Great Crested Newts

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Great Crested Newts

Great crested newts breed in ponds and other water bodies. They can begin to migrate to their breeding ponds as early as the first frost-free days in late January with the majority reaching their breeding ponds by mid-March. Timing will be influenced by several factors, primarily evening temperatures above 5oC and rainfall.

The peak egg-laying period is from mid-March to mid-May. The newts will lay their eggs individually, mainly on the leaves of submerged plants. The larva hatch after three weeks and then take another 2-3 months to complete larval development. Adult newts generally leave their breeding ponds from late May onwards.

Once the larvae have completed metamorphosis (the transition from aquatic larvae, efts, to land-adapted juveniles), they emerge from the pond. This emergence begins in late August and generally continues until late October. It takes 2-4 years to reach sexual maturity, during which time the newts will be land based.

Adults and immature newts spend the winter in places that afford protection from frost and flooding. This will generally be underground amongst tree roots, in mammal burrows, or under suitable refuges above ground like deadwood or rubble piles. Hibernation may last from October to February.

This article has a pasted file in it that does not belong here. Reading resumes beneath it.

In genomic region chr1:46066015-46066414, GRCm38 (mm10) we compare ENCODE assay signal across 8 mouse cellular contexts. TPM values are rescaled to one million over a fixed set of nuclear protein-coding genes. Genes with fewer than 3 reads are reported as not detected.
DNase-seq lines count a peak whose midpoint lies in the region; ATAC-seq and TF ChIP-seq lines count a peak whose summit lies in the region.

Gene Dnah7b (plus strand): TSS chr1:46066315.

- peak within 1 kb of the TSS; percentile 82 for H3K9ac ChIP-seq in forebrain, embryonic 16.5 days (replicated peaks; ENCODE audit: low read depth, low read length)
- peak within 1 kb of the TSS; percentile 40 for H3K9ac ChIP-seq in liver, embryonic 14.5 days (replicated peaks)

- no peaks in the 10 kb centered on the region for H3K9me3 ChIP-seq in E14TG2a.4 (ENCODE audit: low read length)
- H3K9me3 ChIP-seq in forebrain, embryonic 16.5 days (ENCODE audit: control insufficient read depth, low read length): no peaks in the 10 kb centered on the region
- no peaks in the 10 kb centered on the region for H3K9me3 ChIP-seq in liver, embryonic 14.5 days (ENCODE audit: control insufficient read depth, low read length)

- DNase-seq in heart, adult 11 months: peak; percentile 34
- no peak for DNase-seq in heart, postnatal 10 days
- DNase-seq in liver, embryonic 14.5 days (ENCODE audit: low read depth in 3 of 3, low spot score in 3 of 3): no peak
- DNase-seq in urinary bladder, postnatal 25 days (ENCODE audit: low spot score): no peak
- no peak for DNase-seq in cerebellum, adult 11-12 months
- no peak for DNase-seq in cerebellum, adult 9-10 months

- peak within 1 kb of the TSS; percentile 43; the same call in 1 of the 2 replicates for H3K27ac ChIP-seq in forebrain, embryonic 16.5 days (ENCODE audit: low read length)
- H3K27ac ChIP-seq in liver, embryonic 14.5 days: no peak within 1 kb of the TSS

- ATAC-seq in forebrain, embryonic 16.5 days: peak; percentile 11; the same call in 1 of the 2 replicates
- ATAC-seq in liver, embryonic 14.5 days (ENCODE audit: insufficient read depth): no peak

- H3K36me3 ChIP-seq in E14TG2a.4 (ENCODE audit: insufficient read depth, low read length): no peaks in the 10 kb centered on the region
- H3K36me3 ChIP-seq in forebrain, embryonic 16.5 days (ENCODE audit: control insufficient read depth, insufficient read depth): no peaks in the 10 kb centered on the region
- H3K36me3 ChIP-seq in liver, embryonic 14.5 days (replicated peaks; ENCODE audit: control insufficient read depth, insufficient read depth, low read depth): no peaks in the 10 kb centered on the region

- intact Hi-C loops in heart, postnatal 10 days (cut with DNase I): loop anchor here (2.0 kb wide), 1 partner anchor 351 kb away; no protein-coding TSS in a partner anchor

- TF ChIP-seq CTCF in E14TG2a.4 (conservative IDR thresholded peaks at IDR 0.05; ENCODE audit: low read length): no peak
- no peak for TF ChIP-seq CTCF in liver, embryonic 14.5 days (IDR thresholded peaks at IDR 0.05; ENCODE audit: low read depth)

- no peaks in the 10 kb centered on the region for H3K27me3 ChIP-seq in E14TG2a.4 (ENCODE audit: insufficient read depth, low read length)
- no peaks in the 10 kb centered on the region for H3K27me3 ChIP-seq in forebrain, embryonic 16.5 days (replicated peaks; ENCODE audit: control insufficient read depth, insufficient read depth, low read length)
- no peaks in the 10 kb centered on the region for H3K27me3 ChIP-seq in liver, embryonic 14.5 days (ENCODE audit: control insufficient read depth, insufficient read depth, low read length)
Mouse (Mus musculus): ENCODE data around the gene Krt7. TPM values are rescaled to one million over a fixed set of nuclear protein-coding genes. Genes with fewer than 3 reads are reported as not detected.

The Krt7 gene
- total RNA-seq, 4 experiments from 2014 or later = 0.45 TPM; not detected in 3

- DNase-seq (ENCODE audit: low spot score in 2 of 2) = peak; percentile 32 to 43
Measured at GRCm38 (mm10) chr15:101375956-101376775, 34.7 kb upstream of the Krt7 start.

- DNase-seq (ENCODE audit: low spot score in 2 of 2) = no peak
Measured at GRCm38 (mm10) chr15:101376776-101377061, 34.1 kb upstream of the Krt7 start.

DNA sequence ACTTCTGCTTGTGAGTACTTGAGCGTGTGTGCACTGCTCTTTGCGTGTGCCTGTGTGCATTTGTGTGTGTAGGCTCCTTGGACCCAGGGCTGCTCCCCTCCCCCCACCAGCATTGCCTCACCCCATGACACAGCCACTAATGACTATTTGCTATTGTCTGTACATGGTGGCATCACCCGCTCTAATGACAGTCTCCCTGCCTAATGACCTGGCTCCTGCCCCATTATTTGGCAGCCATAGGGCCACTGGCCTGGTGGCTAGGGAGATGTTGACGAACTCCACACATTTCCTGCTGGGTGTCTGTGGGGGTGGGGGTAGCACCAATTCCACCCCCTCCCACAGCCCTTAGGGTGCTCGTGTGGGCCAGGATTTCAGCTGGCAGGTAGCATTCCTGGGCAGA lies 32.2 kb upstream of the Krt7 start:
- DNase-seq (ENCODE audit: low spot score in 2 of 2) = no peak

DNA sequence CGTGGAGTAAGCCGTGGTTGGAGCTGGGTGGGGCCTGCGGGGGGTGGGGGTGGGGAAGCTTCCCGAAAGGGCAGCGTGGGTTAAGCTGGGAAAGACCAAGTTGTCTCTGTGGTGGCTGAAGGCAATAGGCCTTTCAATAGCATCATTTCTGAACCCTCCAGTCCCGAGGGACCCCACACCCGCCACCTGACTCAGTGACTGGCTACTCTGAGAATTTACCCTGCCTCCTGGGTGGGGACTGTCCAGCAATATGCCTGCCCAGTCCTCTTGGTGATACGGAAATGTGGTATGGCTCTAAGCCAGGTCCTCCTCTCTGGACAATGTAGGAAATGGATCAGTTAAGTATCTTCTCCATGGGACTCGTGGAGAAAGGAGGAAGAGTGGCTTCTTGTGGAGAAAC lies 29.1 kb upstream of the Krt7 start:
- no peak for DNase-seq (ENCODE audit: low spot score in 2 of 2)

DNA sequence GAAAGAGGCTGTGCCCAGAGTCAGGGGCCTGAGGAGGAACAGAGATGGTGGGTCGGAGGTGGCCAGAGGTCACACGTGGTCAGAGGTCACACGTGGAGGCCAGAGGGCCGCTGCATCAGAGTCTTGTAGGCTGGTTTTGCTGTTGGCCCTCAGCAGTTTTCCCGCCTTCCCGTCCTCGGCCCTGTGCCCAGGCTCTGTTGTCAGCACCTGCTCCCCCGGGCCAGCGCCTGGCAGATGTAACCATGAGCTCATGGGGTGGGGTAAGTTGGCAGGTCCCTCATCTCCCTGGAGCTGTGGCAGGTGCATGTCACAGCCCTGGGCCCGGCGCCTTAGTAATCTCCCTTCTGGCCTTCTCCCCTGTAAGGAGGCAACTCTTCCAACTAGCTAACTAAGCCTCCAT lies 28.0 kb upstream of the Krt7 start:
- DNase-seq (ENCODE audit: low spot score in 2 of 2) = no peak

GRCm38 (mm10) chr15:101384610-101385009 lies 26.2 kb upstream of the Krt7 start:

Whilst on land, outside the hibernation period, great crested newts will forage at night, taking a wide range of invertebrate prey.

Great crested newts therefore spend the majority of their time on land and only visit the ponds for breeding purposes.

Great crested newts will travel large distances between ponds and terrestrial refuges. It is recommended that anywhere within 500m of a pond should be treated as potential great crested newt habitat.

Great Crested Newts are protected under Appendix II of the BERN Convention (1982), Schedule 5 of the Wildlife and Countryside Act (1981), Annex II and IV of the Habitats Directive, Annex II of the Conservation and Wildlife Regulations (2010) and are listed under section 41 of the Natural Environment and Communities Act (2006) making them a species of principal importance.

This makes it an offence to kill, injure or take any great crested newt, to interfere with any place used for shelter or protection, or to intentionally disturb any animal occupying such a place.

If great crested newts are to be effected by any development, a thorough assessment of the population is essential followed by the design of a comprehensive mitigation package. Only when this has been done can a license application be submitted to Natural England for approval. It takes 30 working days for a license application to be determined and the period that mitigation measures take can be measured in months. It is therefore essential to plan well in advance of development commencing.

Great Crested Newts

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